“Big Ben” Conyers is a sort of Ben Cartwright-type: A self-made cattle baron, paternalistic, and imbued with high moral standards in spite of having sired Rebecca by a woman other than his present wife. Therefore, he refuses to tell Rebecca about her real mother, and forbids her from pursuing a romance with the gallant Tom Whitman.

It is at this stage in the story where the plot begins to thicken, and also strain the fetters of credibility to the max. The winsome Rebecca, now the “headstrong Becky” is romantically rebuffed by the gallant Tom Whitman, and so she disguises herself as a cowhand and signs on with a cattle drive to Dodge, Kansas.

Ulp! Now that’s a bit of a stretch. From what I know about a woman’s anatomy (which admittedly doesn’t go beyond the obvious) there are certain physical features that are difficult to disguise—like beardless skin, small hands, and—okay—boobs. Moreover, we are talking about a cattle drive with seasoned cowhands who, like Andy Adams, Charlie Seringo and “Teddy Blue” Abbott, had probably been driving cattle since they could sit a saddle.

There are some other incredulities, too—like shooting a crab-apple-sized apple off someone’s head, and three strangers who appear out of a blizzard to lead a pregnant woman to the safety—but this is fiction, after all. So I’m going to buy them all, for in spite of these it’s an entertaining read.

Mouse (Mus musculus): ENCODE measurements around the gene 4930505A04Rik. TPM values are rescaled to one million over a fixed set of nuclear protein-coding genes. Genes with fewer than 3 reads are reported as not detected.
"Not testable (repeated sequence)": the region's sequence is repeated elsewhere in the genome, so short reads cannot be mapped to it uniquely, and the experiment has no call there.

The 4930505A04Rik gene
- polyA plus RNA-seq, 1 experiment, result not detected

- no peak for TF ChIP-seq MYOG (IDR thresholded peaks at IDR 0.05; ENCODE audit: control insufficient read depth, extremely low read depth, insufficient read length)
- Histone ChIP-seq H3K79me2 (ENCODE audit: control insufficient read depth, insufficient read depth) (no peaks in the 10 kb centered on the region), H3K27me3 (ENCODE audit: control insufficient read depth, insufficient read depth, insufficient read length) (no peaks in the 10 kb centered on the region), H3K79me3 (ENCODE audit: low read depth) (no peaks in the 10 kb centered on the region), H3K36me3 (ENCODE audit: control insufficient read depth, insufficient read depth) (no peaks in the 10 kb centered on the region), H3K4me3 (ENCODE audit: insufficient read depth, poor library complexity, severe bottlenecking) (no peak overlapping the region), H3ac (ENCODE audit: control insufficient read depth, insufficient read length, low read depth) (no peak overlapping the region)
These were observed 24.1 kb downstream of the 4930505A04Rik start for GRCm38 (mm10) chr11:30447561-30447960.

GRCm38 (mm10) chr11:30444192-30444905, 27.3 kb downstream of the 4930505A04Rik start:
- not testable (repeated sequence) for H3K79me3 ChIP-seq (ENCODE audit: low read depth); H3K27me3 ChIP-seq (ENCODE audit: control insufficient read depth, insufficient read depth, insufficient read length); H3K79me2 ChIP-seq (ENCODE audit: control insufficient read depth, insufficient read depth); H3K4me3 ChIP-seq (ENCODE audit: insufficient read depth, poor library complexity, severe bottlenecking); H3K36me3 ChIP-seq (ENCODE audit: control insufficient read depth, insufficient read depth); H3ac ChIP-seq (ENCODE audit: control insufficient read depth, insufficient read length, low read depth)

Having said that, I’ll saw it off at three bees.


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December 25, 2011 Posted by | Fiction, Historical period, non-GLBT, Traditional Western | Leave a comment

The City of Lovely Brothers, by Anel Viz

A cleverly conceived family saga




Story blurb: “The City of Lovely Brothers” is a family saga, the history of Caladelphia Ranch, jointly owned by four brothers, Calvin, Caleb, Calhoun and Caliban Caldwell – how it grew and prospered, and how rivalry between the brothers led to its breaking up and decline. As the story evolves, it focuses on the love affair between the youngest brother, Caliban, who is lame, and Nick, one of their ranch hands, and how their relationship set the stage for the already open feud to explode and ultimately caused the demise of the ranch.